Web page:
32  When I saw it, I considered it well; I looked on it and received instruction:”

 

It’s an interesting thing to consider…wise King Solomon receiving instruction at the unkept vineyard of the lazy man who is devoid of understanding. So often I think I pass by the unkept vineyards and nary offer a glance. Not so with Solomon. He is walking down the dusty road, gravel crackling under his sandals, and he has the wherewithal to stop at this field, this vineyard, and he considers it. He considered it for a good amount of time. He looked over it in it’s entirety, “And there it was, all overgrown with thorns”. Initial thoughts? “What a waste of a good vineyard. So much potential lost in the bountiful fruit that could be produced to provide for themselves, the employ of others, and a blessing and joy to the community. So sad.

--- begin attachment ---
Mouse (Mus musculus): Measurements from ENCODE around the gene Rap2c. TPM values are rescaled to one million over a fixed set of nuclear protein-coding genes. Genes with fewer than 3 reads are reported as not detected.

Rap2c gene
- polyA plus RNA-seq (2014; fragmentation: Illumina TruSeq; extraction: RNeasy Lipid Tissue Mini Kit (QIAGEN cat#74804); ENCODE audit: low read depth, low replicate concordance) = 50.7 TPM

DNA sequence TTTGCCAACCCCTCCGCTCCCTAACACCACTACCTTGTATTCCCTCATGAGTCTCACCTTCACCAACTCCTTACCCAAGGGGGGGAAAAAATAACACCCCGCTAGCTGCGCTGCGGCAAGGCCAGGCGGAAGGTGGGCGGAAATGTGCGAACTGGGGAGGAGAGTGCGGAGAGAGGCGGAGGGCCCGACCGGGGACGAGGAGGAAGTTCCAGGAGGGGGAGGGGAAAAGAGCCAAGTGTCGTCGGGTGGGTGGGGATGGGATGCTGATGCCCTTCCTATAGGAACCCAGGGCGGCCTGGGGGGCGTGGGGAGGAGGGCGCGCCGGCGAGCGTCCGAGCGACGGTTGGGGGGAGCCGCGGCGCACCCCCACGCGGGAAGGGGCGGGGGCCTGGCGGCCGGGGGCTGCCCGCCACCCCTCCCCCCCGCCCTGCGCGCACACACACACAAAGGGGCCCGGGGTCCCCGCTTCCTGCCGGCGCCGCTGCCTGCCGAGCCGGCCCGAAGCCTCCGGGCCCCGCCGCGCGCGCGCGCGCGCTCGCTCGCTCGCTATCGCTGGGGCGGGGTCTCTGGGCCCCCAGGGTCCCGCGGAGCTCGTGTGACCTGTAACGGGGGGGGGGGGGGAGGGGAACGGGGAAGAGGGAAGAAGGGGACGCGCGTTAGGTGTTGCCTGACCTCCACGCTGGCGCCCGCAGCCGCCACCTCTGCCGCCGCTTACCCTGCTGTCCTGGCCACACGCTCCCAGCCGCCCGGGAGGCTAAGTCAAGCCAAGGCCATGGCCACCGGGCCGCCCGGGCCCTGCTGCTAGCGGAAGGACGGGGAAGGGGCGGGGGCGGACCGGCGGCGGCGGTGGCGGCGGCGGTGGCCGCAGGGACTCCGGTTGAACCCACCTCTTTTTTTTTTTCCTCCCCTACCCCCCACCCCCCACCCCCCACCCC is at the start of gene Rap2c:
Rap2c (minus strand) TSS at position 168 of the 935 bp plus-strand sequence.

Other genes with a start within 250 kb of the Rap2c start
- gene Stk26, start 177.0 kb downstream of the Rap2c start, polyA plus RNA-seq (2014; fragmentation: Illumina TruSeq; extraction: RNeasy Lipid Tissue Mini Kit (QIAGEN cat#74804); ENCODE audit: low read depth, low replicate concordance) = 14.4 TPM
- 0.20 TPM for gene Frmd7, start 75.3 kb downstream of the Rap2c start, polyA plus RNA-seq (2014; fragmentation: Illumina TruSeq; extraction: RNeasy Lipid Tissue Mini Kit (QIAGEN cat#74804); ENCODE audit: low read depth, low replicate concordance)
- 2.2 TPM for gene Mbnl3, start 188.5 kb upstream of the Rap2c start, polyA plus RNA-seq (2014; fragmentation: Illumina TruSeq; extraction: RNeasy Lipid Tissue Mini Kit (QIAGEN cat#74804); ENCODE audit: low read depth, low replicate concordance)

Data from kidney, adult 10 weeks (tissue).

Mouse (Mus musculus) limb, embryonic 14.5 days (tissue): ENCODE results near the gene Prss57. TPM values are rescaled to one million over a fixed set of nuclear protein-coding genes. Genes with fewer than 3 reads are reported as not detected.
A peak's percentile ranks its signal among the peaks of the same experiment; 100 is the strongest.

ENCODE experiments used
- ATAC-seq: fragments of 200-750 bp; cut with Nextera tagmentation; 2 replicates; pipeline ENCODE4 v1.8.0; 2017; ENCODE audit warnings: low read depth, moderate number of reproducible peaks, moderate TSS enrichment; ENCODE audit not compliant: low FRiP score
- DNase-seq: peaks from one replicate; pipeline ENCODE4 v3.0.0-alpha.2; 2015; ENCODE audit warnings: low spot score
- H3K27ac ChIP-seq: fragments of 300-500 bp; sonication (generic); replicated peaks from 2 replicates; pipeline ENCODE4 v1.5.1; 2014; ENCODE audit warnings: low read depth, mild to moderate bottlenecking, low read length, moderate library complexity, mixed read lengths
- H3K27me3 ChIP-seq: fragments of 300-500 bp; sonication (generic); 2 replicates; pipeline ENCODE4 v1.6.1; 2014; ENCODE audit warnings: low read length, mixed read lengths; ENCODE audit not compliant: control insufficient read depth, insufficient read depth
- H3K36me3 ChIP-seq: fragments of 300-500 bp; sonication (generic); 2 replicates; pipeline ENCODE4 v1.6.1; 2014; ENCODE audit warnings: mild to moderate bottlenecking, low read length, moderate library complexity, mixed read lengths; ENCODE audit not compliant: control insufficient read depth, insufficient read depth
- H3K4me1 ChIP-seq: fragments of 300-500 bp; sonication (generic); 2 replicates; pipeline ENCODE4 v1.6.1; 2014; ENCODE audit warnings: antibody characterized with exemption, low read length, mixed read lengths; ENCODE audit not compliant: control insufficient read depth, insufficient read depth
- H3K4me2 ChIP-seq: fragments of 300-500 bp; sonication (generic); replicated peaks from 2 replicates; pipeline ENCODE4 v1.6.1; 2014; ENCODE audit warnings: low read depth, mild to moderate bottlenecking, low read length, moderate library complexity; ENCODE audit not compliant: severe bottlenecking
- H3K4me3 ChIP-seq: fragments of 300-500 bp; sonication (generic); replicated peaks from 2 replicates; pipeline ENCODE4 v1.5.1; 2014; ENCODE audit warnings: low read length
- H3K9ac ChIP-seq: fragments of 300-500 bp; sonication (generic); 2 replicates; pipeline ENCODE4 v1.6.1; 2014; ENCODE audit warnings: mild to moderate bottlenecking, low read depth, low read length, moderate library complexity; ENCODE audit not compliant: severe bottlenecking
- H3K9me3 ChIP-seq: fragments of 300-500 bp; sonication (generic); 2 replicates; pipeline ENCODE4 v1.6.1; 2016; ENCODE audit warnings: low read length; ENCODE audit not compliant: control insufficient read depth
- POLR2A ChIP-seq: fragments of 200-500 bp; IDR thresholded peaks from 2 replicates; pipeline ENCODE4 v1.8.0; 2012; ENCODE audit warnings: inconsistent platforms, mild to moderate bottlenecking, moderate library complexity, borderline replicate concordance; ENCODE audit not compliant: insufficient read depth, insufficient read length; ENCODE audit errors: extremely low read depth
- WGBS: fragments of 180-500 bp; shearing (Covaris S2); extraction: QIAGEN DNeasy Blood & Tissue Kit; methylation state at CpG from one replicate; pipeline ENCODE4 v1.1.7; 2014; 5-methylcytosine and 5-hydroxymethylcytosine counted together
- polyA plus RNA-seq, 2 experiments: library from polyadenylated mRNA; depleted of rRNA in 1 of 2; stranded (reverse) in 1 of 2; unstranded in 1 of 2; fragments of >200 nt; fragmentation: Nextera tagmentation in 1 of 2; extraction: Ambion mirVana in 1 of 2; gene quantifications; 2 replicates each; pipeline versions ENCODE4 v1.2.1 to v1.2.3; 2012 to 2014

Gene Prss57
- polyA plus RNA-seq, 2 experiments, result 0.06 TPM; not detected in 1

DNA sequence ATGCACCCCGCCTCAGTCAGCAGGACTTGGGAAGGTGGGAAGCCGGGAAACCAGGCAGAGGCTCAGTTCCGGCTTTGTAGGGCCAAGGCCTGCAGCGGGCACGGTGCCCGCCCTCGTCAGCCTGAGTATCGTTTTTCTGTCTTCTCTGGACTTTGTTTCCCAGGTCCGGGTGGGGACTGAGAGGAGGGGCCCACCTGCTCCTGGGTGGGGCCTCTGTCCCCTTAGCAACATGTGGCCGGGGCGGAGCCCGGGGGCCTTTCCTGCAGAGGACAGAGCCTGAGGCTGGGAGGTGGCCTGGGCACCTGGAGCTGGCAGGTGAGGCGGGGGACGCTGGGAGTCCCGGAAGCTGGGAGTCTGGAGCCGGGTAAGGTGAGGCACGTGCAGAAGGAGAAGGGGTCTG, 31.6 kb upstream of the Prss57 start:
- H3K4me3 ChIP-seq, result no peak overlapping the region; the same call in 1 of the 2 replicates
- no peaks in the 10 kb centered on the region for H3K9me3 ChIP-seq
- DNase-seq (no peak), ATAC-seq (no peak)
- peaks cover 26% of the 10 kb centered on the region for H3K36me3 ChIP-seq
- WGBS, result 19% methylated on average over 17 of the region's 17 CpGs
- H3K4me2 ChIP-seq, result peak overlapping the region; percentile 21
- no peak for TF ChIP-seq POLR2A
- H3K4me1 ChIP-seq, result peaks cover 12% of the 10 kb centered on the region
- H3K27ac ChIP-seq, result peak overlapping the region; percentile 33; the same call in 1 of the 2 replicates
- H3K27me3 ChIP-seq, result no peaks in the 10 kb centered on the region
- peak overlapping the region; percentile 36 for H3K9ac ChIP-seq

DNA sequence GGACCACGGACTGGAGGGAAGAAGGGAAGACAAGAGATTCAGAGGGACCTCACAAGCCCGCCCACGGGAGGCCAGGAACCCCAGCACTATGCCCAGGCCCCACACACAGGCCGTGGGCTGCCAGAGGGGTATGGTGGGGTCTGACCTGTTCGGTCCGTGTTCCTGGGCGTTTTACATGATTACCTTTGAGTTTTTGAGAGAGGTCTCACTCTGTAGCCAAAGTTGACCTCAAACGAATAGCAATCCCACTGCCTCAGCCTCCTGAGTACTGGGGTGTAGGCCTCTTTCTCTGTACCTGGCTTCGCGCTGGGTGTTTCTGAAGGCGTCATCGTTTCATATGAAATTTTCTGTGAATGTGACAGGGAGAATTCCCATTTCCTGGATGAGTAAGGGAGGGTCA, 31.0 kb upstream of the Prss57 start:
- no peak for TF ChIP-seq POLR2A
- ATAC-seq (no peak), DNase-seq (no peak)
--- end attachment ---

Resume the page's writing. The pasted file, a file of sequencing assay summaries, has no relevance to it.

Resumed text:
He then looked beyond external glancing appearance and saw, “Its surface was covered with nettles”. Pain-causing, annoying, irritating things, nettles. What obviously began as fertile soil in which to grow grapes was now encumbered by nettles. Someone started off with a desire, a vision, and hard work to bring it all to pass…but now it is hard and unable to really receive anything of benefit to the vines, as the weeds will steal most of it. What vinedresser would even hazard walking these rows of vines, tending the precious fruit, when there are nettles overtaking the ground. How lonely this vineyard must be with none to lovingly tend it.